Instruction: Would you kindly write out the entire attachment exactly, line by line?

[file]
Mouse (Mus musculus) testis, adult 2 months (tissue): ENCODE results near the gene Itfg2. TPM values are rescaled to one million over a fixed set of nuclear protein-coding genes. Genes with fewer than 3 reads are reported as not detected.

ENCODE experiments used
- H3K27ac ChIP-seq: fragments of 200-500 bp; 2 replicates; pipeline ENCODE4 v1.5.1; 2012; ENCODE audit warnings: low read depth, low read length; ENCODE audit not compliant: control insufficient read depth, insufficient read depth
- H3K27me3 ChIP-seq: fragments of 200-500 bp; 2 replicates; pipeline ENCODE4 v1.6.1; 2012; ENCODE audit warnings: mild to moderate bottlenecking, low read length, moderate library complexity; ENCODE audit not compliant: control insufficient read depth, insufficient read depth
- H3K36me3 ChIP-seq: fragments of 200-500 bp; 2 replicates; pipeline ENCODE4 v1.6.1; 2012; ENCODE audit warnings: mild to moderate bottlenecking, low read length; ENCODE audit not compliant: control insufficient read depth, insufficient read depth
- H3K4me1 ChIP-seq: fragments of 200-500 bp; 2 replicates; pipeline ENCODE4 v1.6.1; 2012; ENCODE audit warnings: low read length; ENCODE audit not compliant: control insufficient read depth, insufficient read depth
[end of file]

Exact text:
Mouse (Mus musculus) testis, adult 2 months (tissue): ENCODE results near the gene Itfg2. TPM values are rescaled to one million over a fixed set of nuclear protein-coding genes. Genes with fewer than 3 reads are reported as not detected.

ENCODE experiments used
- H3K27ac ChIP-seq: fragments of 200-500 bp; 2 replicates; pipeline ENCODE4 v1.5.1; 2012; ENCODE audit warnings: low read depth, low read length; ENCODE audit not compliant: control insufficient read depth, insufficient read depth
- H3K27me3 ChIP-seq: fragments of 200-500 bp; 2 replicates; pipeline ENCODE4 v1.6.1; 2012; ENCODE audit warnings: mild to moderate bottlenecking, low read length, moderate library complexity; ENCODE audit not compliant: control insufficient read depth, insufficient read depth
- H3K36me3 ChIP-seq: fragments of 200-500 bp; 2 replicates; pipeline ENCODE4 v1.6.1; 2012; ENCODE audit warnings: mild to moderate bottlenecking, low read length; ENCODE audit not compliant: control insufficient read depth, insufficient read depth
- H3K4me1 ChIP-seq: fragments of 200-500 bp; 2 replicates; pipeline ENCODE4 v1.6.1; 2012; ENCODE audit warnings: low read length; ENCODE audit not compliant: control insufficient read depth, insufficient read depth